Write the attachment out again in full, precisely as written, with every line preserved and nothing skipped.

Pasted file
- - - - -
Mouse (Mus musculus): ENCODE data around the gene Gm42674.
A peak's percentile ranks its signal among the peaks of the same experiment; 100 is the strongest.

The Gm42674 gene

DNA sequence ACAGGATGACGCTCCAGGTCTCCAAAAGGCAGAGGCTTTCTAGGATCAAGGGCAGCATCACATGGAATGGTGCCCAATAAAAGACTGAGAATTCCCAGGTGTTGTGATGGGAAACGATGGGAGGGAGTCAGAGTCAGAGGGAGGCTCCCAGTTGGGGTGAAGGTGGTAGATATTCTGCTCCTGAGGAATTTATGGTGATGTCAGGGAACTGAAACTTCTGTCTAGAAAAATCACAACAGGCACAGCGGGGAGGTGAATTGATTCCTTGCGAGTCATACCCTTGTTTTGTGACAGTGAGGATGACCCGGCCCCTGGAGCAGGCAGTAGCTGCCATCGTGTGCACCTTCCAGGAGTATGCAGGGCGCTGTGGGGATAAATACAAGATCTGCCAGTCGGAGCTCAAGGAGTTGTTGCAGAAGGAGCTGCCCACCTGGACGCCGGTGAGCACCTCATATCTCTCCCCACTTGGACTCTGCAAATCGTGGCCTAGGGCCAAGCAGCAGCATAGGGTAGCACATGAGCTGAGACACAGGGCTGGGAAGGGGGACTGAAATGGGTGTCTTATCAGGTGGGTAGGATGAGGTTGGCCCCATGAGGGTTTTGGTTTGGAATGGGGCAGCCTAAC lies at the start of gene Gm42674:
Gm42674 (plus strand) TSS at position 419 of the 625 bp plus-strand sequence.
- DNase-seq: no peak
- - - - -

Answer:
Mouse (Mus musculus): ENCODE data around the gene Gm42674.
A peak's percentile ranks its signal among the peaks of the same experiment; 100 is the strongest.

The Gm42674 gene

DNA sequence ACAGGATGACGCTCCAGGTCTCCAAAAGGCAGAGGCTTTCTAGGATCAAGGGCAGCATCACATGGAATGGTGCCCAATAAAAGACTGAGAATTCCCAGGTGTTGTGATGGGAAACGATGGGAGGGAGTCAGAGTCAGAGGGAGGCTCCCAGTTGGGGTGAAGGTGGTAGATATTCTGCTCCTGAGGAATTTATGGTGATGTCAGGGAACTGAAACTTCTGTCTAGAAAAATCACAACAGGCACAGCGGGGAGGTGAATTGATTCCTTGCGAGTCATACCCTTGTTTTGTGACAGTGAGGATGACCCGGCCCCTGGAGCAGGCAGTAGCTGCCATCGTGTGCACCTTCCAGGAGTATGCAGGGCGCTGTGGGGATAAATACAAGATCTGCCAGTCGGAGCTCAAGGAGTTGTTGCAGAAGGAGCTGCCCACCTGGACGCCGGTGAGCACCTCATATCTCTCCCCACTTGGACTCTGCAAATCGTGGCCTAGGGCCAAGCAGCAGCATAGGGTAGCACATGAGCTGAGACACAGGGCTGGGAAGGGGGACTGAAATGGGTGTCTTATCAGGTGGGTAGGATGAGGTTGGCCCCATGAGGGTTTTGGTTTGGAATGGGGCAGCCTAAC lies at the start of gene Gm42674:
Gm42674 (plus strand) TSS at position 419 of the 625 bp plus-strand sequence.
- DNase-seq: no peak